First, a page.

The Joint Venture is about system change, and is now approaching its first three years since it was established in September 2018. Much of what it has done has been about laying the foundations for the work in the years to come that will truly be about transforming the family violence and sexual violence system.
It is about using the Joint Venture agencies – to work together to transform the system.
The following are some of the key workstreams underway to lay those foundations for long-term, sustainable system transformation:
Work is underway on developing a National Strategy and Action Plans as a ‘road map’ for the future direction of the work that will need to be done, to reduce and ultimately eliminate family violence and sexual violence.
The Strategy is being developed by engaging with Tangata Whenua and a wide range of communities, building on conversations with governments over many years on what is needed to eliminate family violence and sexual violence.
The Korero Mai page has more information on the National Strategy and Action Plans engagement.
The Joint Venture’s work on Integrated Community Responses (ICR) is a critical workstream at the heart of the joint venture model. It is about shifting from government-led solutions to enabling community-led solutions. It is an approach to integrating existing services and building on existing structures and processes that work. It is about ensuring that communities can lead efforts to prevent and address family violence.
The Joint Venture agencies are working together to draw on data and other information from across the sector to develop future best possible intelligence and insights to better inform FVSV system performance, direct the system response, and enable a learning system that adapts and improves, as it goes along.
New Zealand’s experience with COVID-19 reinforced the need for a system-wide view of FVSV to enable the most effective government and sector response. The reality is that a wide range of social and economic circumstances directly impact on the risk factors of FVSV, emphasising the critical role for data, intelligence and collective insights to make sense of it all and to guide the best way forward.
In Budget 2019, the Government committed $2 million in funding over two years to enable understanding of violence prevention needs and development of future violence prevention programmes in new migrant, rainbow, disabled and older people communities. This is a project aimed at understanding how violence impacts on these communities and in their context, their needs and aspirations, and supporting them to determine the services and support that they need to prevent and respond to FVSV.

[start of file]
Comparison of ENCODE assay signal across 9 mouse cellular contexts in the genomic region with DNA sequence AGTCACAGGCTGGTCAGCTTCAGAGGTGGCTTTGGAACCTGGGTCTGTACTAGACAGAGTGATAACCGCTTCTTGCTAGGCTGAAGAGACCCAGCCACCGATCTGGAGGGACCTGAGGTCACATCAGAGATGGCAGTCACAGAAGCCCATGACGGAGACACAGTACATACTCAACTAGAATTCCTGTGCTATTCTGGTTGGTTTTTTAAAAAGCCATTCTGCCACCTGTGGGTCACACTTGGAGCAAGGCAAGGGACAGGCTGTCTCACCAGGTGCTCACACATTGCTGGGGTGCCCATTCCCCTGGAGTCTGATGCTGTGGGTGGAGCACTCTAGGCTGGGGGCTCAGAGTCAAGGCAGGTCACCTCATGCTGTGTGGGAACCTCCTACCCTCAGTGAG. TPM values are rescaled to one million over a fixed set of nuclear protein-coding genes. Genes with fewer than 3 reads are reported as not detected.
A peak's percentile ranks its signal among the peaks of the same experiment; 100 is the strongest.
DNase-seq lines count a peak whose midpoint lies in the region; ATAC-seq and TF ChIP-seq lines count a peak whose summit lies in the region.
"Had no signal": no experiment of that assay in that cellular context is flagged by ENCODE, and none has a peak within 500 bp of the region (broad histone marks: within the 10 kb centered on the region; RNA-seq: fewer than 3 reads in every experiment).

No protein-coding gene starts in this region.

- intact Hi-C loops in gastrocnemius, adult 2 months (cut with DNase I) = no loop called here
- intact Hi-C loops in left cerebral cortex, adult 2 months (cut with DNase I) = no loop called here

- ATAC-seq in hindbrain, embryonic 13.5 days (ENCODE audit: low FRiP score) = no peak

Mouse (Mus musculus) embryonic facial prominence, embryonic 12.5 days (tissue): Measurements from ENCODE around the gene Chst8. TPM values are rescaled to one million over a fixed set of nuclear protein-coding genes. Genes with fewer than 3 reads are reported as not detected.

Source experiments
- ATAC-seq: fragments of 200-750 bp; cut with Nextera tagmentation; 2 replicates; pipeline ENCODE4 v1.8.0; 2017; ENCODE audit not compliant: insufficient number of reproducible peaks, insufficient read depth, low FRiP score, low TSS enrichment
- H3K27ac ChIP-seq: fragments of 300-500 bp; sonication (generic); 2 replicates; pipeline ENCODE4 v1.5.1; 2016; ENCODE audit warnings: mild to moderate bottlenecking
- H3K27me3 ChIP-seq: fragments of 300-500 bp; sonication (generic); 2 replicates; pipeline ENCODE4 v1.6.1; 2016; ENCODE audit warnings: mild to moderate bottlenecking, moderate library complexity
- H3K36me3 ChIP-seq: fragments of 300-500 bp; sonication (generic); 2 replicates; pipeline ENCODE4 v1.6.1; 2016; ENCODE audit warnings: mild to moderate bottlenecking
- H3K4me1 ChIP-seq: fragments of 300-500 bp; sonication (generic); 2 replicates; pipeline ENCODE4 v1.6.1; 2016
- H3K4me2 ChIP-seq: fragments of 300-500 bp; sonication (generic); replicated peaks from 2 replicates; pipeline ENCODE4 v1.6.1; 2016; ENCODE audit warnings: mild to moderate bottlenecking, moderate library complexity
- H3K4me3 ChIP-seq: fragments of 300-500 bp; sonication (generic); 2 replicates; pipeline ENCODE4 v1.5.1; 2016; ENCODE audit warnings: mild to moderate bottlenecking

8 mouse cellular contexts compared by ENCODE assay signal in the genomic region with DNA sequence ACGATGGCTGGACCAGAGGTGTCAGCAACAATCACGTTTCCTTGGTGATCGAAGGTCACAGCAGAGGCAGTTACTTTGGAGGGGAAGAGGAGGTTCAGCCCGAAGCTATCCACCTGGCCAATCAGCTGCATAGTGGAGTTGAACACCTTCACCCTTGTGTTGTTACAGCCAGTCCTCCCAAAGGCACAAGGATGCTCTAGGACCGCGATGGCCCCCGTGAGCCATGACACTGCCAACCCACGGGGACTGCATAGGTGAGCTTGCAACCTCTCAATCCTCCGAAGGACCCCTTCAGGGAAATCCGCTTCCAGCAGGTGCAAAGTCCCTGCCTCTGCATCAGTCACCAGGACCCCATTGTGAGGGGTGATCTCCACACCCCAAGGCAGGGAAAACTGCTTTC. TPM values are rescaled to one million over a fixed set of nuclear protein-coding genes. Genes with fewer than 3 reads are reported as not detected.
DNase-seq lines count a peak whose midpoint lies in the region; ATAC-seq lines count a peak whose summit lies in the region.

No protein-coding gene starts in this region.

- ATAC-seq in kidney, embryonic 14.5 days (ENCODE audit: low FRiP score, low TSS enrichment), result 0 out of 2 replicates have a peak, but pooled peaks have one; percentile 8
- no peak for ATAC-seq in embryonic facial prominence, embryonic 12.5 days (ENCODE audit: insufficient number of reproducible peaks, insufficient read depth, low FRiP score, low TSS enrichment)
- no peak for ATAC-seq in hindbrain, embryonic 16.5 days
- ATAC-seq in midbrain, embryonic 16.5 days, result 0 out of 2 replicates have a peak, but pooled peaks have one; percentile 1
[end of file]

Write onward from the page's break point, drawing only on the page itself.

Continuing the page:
This workstream is about supporting the sector in building the collective FVSV workforce’s capacity and capability – in specialist FV and SV services, in front-line government services and in non-government service providers. The aim is to build a workforce across the FVSV system that can safely, competently and effectively respond to those who experience and those who use family violence and sexual violence.
It’s about building the community’s protectiveness of victims of FVSV. It is also focused on the needs of the sector practitioners by enabling supportive work environments that ensure practices are integrative, trauma- and violence-informed, and strengths-based.
COVID-19 brought great stress to Aotearoa New Zealand and the world in 2020 and continues to do so. However, last year with a national lockdown and later an Auckland lockdown, there was particular stress and uncertainty for everyone. Those living with family violence and sexual violence were doubly at risk.
During the COVID-19 lockdowns, it was crucial that family violence and sexual violence services be included as essential services and remained available.
Past disasters, in New Zealand and overseas, had unequivocally proven that isolation brought increased risk of violence from a partner, family member or house-mate, and also made it harder for the victim to connect with support or access help.
From the initial lockdown in March last year, the Joint Venture immediately collaborated with key FVSV service providers to ensure those facing violence and abuse could get the help they needed, and key to achieving this was making sure they knew where to get help.
Key solutions the Joint Venture supported included:
The Joint Venture also ensured:
The JVBU also has other work underway, including input into the Mana Wāhine Kaupapa Inquiry and a continuous improvement review of the Joint Venture itself, including around its best ongoing and future structure.